Nearly 2 years have passed since a devastating earthquake shook the Haitian capital of Port-au-Prince and surrounding areas. Scenes of destruction dominated the news for weeks. Although the cameras have long gone, the work of Catholic Relief Services and our Haitian Church partners continues to help tens of thousands get back on their feet, thanks to your support.
The humanitarian response, beginning just hours after the earthquake, remains challenging and complex. Activities have transitioned from handing out emergency food and medical supplies to providing long-term programming that grows local leadership, and helps Haitian communities drive their own recovery and development.
Today, CRS is helping many of the 2 million Haitians left homeless by the earthquake move from camps into homes. Your support has made the rebuilding of their communities—shelter, clean water, sanitation, demolition, rubble removal and house repairs—possible. Through our flagship Community Resettlement and Recovery program, CRS and our partners have built more than 10,600 transitional shelters. The modest but sturdy quake- and storm-resistant houses are home to some 55,000 people.
To help residents of one camp find safe living conditions, CRS provided rental subsidies for a year. Residents took part in a 6-week course to learn everything from financial management to conflict resolution. Afterward, each family made a plan to cope with future challenges and to take back control of their lives. To encourage their progress, CRS is providing basic 6-month health insurance and educational support.
Building Jobs to Boost Incomes
Key to helping Haitians get back on track is job creation and other income-generating activities. Through CRS' innovative Rubble to Reconstruction program, Haitians are creating businesses using the rubble left by the quake. Program entrepreneurs and their employees use hand-cranked crushers to grind debris from damaged homes into a concrete mixture for new construction.
CRS buys the sand and gravel from these entrepreneurs to use in the foundations of the transitional shelters and latrines we build, and workers earn a living and learn to run a thriving business. As the program has matured, the entrepreneurs have added workers to mix cement and make cement blocks for sale on the local market.
To revive small businesses, CRS provides grants and business training to hundreds of entrepreneurs who either lost their business during the earthquake or envision a new one. In a few neighborhoods, your support is helping entrepreneurs set up recycling centers that pay community members for their recyclable plastic items.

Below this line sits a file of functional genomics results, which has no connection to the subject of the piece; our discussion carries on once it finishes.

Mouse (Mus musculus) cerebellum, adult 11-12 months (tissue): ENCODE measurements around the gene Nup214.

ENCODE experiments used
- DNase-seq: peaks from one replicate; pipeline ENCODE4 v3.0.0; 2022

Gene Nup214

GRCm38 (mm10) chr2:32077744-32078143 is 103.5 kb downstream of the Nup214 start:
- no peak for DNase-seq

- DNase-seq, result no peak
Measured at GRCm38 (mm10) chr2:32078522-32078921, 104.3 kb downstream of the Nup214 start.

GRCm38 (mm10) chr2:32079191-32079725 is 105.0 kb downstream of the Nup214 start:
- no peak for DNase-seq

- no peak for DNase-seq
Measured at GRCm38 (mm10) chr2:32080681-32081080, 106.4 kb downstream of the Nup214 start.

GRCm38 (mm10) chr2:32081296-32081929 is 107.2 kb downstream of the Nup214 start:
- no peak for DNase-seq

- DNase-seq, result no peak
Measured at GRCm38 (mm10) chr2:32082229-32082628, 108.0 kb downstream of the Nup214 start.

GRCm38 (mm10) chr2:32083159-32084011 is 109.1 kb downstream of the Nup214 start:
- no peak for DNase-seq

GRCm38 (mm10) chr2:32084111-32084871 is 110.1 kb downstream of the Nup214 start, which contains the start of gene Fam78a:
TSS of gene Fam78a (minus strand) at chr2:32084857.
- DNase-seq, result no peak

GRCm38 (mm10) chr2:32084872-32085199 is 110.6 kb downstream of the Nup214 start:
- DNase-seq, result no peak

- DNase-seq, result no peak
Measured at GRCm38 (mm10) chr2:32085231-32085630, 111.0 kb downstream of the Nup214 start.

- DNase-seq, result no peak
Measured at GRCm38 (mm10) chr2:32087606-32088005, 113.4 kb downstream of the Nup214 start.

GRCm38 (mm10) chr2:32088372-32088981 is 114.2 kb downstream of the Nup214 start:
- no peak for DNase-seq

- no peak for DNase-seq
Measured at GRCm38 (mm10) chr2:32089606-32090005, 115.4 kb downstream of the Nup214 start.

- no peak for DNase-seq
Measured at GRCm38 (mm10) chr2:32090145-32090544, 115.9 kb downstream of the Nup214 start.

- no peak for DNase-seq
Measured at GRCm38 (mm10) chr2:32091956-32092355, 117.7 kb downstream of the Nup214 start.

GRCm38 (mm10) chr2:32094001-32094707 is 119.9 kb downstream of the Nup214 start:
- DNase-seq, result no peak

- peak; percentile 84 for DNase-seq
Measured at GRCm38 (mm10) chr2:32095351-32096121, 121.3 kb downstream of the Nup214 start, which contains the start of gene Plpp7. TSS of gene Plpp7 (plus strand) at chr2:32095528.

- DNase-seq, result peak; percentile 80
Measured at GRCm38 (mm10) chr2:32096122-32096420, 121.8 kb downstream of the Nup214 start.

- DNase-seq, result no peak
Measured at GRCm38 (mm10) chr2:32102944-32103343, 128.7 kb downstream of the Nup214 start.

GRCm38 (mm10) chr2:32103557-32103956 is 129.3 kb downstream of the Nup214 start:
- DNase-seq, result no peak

You're also helping poor people form community savings groups. Too poor to access credit from traditional sources, group members, usually women, receive training and opportunity to build savings. Members can then borrow from their groups' savings to pay for health care or educational expenses.
Outside the country's urban centers, recovery depends on increased agricultural activity. About two-thirds of Haitians are subsistence farmers. However, after the earthquake, many families in rural areas shouldered the added responsibility of supporting others who had lost their homes. As a result, farmers are unable to regularly farm and grow enough food to cover their needs.
Using U.S. government funds, CRS continues its pre-quake focus on helping families in Haiti's southern peninsula improve their agricultural productivity and protect natural resources. And, to help grow Haiti's struggling mango and coffee industry, CRS is working with more than 5,000 farmers to improve production and farming practices, and create links to more lucrative markets.
Thanks to your generosity and continued support, CRS is resettling more than 10,000 families in Port-au-Prince. By enabling families to move home safely and earn a living again, CRS is helping to reduce the number of displaced people living in camps.
Our next challenge: to continue to help Haitian families regain control of their lives and lift themselves out of poverty.
Robyn Fieser is CRS' regional information officer for Latin America and the Caribbean. She is based in Santo Domingo, Dominican Republic.